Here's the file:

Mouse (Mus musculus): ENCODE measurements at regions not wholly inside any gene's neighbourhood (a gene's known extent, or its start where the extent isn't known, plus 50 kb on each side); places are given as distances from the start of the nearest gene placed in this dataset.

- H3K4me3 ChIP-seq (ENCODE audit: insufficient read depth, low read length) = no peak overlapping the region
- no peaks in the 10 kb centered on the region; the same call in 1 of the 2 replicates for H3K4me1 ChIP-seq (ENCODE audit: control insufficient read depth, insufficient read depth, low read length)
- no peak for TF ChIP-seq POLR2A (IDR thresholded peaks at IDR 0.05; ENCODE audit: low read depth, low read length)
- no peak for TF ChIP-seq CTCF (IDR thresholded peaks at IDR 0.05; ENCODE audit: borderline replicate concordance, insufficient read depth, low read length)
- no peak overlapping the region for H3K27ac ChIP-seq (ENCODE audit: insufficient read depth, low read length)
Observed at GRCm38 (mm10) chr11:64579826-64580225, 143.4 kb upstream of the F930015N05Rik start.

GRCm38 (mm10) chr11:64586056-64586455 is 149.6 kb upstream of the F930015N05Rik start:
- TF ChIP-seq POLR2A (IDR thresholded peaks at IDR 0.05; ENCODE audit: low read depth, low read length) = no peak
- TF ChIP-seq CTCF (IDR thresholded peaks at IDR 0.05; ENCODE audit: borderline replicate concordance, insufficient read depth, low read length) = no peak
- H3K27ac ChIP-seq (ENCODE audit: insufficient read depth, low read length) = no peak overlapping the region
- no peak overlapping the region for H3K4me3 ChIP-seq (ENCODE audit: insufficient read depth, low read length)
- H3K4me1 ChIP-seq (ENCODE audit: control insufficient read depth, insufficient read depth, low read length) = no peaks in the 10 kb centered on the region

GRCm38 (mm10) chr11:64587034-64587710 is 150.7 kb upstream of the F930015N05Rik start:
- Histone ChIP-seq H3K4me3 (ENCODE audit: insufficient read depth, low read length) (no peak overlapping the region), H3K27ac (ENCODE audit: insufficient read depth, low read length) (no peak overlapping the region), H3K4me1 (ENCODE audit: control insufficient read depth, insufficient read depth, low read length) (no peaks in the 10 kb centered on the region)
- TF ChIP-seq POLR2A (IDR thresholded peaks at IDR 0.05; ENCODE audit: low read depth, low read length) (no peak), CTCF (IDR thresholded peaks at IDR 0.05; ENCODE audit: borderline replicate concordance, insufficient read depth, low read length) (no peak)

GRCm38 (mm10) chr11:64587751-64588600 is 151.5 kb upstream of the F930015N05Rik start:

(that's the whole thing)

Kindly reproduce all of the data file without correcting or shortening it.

Mouse (Mus musculus): ENCODE measurements at regions not wholly inside any gene's neighbourhood (a gene's known extent, or its start where the extent isn't known, plus 50 kb on each side); places are given as distances from the start of the nearest gene placed in this dataset.

- H3K4me3 ChIP-seq (ENCODE audit: insufficient read depth, low read length) = no peak overlapping the region
- no peaks in the 10 kb centered on the region; the same call in 1 of the 2 replicates for H3K4me1 ChIP-seq (ENCODE audit: control insufficient read depth, insufficient read depth, low read length)
- no peak for TF ChIP-seq POLR2A (IDR thresholded peaks at IDR 0.05; ENCODE audit: low read depth, low read length)
- no peak for TF ChIP-seq CTCF (IDR thresholded peaks at IDR 0.05; ENCODE audit: borderline replicate concordance, insufficient read depth, low read length)
- no peak overlapping the region for H3K27ac ChIP-seq (ENCODE audit: insufficient read depth, low read length)
Observed at GRCm38 (mm10) chr11:64579826-64580225, 143.4 kb upstream of the F930015N05Rik start.

GRCm38 (mm10) chr11:64586056-64586455 is 149.6 kb upstream of the F930015N05Rik start:
- TF ChIP-seq POLR2A (IDR thresholded peaks at IDR 0.05; ENCODE audit: low read depth, low read length) = no peak
- TF ChIP-seq CTCF (IDR thresholded peaks at IDR 0.05; ENCODE audit: borderline replicate concordance, insufficient read depth, low read length) = no peak
- H3K27ac ChIP-seq (ENCODE audit: insufficient read depth, low read length) = no peak overlapping the region
- no peak overlapping the region for H3K4me3 ChIP-seq (ENCODE audit: insufficient read depth, low read length)
- H3K4me1 ChIP-seq (ENCODE audit: control insufficient read depth, insufficient read depth, low read length) = no peaks in the 10 kb centered on the region

GRCm38 (mm10) chr11:64587034-64587710 is 150.7 kb upstream of the F930015N05Rik start:
- Histone ChIP-seq H3K4me3 (ENCODE audit: insufficient read depth, low read length) (no peak overlapping the region), H3K27ac (ENCODE audit: insufficient read depth, low read length) (no peak overlapping the region), H3K4me1 (ENCODE audit: control insufficient read depth, insufficient read depth, low read length) (no peaks in the 10 kb centered on the region)
- TF ChIP-seq POLR2A (IDR thresholded peaks at IDR 0.05; ENCODE audit: low read depth, low read length) (no peak), CTCF (IDR thresholded peaks at IDR 0.05; ENCODE audit: borderline replicate concordance, insufficient read depth, low read length) (no peak)

GRCm38 (mm10) chr11:64587751-64588600 is 151.5 kb upstream of the F930015N05Rik start: